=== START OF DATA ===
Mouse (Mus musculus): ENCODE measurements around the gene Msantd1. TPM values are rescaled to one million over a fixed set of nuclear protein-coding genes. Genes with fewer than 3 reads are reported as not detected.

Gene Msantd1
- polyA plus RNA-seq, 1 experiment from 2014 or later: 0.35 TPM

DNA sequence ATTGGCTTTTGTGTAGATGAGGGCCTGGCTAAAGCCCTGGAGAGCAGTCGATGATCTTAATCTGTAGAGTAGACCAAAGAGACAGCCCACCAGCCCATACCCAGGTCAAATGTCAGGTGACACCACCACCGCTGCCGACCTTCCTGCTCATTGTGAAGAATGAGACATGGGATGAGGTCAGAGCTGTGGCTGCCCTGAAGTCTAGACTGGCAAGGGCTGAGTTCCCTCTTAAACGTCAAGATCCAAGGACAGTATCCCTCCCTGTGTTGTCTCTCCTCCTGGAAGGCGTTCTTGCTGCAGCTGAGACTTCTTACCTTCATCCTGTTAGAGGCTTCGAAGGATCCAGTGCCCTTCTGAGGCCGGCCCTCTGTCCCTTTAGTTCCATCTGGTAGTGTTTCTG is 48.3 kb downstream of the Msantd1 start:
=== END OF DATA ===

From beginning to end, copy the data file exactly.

Mouse (Mus musculus): ENCODE measurements around the gene Msantd1. TPM values are rescaled to one million over a fixed set of nuclear protein-coding genes. Genes with fewer than 3 reads are reported as not detected.

Gene Msantd1
- polyA plus RNA-seq, 1 experiment from 2014 or later: 0.35 TPM

DNA sequence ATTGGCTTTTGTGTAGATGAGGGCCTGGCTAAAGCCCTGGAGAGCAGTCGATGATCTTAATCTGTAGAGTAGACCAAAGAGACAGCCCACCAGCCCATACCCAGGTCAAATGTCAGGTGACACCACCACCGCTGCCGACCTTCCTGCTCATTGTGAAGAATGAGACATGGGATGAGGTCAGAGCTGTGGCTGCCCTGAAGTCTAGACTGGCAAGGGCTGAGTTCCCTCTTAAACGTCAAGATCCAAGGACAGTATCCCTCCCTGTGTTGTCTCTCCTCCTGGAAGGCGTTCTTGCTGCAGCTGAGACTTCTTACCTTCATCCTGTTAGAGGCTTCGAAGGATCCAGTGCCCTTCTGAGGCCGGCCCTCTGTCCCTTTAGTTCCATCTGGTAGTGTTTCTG is 48.3 kb downstream of the Msantd1 start: